Title: Re: Alaska with the Stocks 2009
Post by: Dean & Linda Stock on August 23, 2009, 12:22:03 PM
Dean & Linda,

Did you see the Dole sheep on Sheep Mountain just north of Glen Allen on the way to TOK?
There are pretty high up would need telephoto lens for pic's.

So much for global warming.
Buffalo herds around Big "D" were a site to see, had a Albino calf year I was there.
Many thanks for the memories.

It's fun to hear history.  Thanks for sharing.  We didn't see Dall sheep on Sheep Mountain because of low-hanging clouds, even though we spent the night at an RV park right across from it.  We have a good telephoto lens, but things happen so quickly up here that Dean swears that even though he has only two major lenses, the wrong one is always on when he needs to get a quick animal picture.

We have seen lots of signs of global warming.  They show us where the glaciers were ten years ago, and where they are now, over a mile away.  The animals are reacting to it also, with diminishing numbers.  We have seen buffalo on ranches, but I can't recall seeing them in the wild.  I'm glad you are enjoying the log.  It's usually fun to write, but sometimes a pain to post.
Title: Re: Alaska with the Stocks 2009
Post by: Dean & Linda Stock on August 23, 2009, 12:27:36 PM
In Ketchican we stayed in a parking lot (Fred Myers?). Ok for a 36 ft rig as we fit in two parking spots. Anything longer would hang on into the ailse. The lot wasn't big enough to park "against"(perpendicular to)  the parking spots.


How did you get to Ketchikan?  On the ferry?  We would have loved to take the coach to Juneau, Ketchikan, and Sitka, but the ferry was so expensive and there weren't any roads there. We didn't have enough time in Juneau on our cruise, so the 3 hours on the Fjord Express would not have been adequate; we loved Totem Pole Park in Ketchikan; we were awed at the Raptor Center in Sitka.  We know so much more about the Russian Orthodox Church now that I would have liked to re-visit the church in Sitka.
Title: Re: Alaska with the Stocks 2009
Post by: Dean & Linda Stock on August 23, 2009, 12:53:42 PM
Linda & Dean
 When you leave Prince Rupert on CN 16, about 100 miles up the road is Terrace, BC. There is an island on the east side of town with a most enjoyable campground, Ferry Island RV Park. The owners are most accommodating and helpful. There is a nice walk around the island and a woodcarver has carved faces and figures into a number of the trees. We also enjoyed watching the fisherpeople sitting on their lawn chairs in the river fishing for salmon.

Further up 16, take a detour to the town with the totem museum. They have a large collection of totems that have been brought in from other locations. I can't remember the name of the town but there was also another area we stopped at on 16 to watch the local First Nation people fishing in a gorge using spears and hoops. Fascinating.
We found Terrace on our way into Rupert.  Their VC has the world's most unfriendly to RV parking lot we've ever been in.  We ended up leaving by going the wrong way on a one-way street.  We had stopped there because it was the first place with cell reception that we had come to.  Dean wanted to call Apple and get help with our non-functioning computer.  He powered up the computer so he could follow Apple's directions on what to do, and it worked like a charm, so we moved on.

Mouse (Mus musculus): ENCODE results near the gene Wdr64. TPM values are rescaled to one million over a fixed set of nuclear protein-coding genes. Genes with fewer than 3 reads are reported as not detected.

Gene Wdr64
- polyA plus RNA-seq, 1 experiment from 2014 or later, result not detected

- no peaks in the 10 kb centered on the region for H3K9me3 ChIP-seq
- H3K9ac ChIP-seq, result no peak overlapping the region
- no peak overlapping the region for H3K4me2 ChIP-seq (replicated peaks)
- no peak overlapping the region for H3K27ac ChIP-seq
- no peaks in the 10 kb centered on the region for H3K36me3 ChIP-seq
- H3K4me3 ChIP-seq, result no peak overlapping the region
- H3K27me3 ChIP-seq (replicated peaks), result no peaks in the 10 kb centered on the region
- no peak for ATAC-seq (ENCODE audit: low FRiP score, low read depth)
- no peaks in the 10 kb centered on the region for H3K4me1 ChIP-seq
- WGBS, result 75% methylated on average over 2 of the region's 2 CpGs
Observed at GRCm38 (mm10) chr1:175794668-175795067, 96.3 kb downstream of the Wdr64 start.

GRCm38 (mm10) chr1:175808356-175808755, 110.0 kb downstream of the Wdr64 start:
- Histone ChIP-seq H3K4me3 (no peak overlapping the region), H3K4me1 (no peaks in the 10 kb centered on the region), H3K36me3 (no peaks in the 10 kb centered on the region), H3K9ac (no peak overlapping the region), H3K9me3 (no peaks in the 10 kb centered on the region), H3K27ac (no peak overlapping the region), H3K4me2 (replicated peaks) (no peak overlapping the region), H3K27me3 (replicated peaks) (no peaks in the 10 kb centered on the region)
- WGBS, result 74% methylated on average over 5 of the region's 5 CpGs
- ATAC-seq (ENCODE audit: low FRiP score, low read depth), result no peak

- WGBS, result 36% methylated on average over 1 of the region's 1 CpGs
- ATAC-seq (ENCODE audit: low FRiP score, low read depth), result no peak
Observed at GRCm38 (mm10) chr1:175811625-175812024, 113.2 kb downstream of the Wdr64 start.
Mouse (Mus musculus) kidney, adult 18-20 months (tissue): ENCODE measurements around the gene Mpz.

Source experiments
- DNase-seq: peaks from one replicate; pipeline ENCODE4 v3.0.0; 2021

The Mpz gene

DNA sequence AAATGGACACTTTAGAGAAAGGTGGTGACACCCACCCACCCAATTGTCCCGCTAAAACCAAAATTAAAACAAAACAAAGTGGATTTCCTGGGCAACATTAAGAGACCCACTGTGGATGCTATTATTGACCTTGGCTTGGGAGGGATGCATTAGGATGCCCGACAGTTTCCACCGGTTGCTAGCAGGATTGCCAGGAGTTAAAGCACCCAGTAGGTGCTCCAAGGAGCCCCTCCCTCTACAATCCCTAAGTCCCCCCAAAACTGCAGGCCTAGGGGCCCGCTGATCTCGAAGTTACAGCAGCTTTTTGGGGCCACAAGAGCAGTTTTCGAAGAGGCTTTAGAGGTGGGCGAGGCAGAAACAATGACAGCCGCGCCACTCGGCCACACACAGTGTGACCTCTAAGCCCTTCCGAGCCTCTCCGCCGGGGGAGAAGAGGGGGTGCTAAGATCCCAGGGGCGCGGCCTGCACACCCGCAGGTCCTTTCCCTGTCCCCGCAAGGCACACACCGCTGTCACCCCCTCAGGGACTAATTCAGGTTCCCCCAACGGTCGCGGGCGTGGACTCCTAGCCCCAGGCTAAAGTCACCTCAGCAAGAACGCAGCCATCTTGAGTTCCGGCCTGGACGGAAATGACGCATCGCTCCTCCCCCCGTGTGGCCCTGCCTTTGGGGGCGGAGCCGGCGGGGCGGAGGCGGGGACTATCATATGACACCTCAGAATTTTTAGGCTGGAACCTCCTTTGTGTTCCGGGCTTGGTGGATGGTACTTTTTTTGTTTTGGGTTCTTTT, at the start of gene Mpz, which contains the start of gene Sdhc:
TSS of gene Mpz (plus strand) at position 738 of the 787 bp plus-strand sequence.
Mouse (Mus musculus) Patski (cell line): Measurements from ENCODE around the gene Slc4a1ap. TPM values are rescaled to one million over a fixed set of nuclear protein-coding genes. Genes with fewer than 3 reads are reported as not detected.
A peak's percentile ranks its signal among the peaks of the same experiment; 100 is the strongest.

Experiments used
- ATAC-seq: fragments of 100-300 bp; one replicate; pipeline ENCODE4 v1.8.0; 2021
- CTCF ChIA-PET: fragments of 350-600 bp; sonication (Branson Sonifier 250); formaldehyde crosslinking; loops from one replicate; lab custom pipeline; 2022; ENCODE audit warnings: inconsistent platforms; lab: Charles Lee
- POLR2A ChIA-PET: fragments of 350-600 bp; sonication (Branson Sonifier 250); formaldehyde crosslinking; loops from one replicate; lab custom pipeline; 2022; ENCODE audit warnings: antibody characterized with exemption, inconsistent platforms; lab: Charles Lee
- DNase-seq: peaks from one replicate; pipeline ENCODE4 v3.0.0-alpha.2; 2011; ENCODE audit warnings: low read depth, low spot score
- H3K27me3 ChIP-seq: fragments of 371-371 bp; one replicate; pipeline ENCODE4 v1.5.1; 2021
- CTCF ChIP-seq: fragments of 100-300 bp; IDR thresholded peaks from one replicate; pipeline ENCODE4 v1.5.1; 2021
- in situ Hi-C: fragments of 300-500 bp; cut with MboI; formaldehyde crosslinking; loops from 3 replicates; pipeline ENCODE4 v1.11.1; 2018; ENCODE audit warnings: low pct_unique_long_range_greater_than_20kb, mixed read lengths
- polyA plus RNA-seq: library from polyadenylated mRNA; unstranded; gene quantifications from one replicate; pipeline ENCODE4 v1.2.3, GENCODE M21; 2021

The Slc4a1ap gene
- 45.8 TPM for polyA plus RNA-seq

Unfortunately, RAIN (as differentiated up here from SHOWERS) is predicted up here for the next 4 days.  We have had a mix of rain and showers the 2 days we've been here, so we probably won't go to Ferry Island.  We would have loved to have seen it if we had decent weather. 
   I think the village you are referring to is Hazelton.  We planned to spend a day there and overnight at their RV park, but now we'll definitely stop at their museum, but probably move on after a short visit because of the rain.  We will ask when we are there about fishing in the gorge.  That sounds really interesting.  I don't know if I put it in one of my posts, but even the First Peoples have been limited in their salmon catches this year--in most areas, they are only allowed to catch 2 salmon per person for the whole year!  Their salmon count is only 10% of what they thought it would be.  This is a double whammy for them because not only do they not have the salmon to eat, but most of them are commercial fishermen, so their livelihood is gone.  This is not the first year it is happened.  They have had to switch to other foods, and they have shown a marked increase in heart attacks (not enough fish oil?) and diabetes.  There was a news item on TV where they were discussing this.  Apparently in the U.S., we are doing something right, and the salmon are coming back to our streams.  We are also spending a significant amount of money to seed the rivers with eggs.  The First Peoples feel that the government up here has been unresponsive to their plight and are challenging them to do as well as the U. S.  We so often hear negatives about how our government works, it's nice to be held up as a standard for another government to achieve. 
  Along the same lines, I have inquired of every Canadian up here about how satisfied they are with their medical care.  They REALLY like it.  Only one person was even a little bit negative.  Everything is covered except plastic surgery.  If you have a burn on your face, that is called "reconstructive surgery" and is covered, whereas a breast enlargement would not be.   I was against single-payer before we came, but after speaking with so many Canadians and in depth with some, I am for it.  Obama is right, also, when he says we pay so much more per person for medical services with poorer results.  The government is also working on equalizing payments for doctors here, so they are responding to the problems in their system.  All doctors are paid the same for an office visit, whether it lasts 5 minutes or 5 hours.  Therefore, gerontologists who deal with people who have developed multiple problems which require longer to assess and treat are on their way to the poor house, while surgeons, who are paid per procedure, hop from room to room in the hospital, etc. are doing quite well.  Result?  Lots of surgeons and few gerontologists.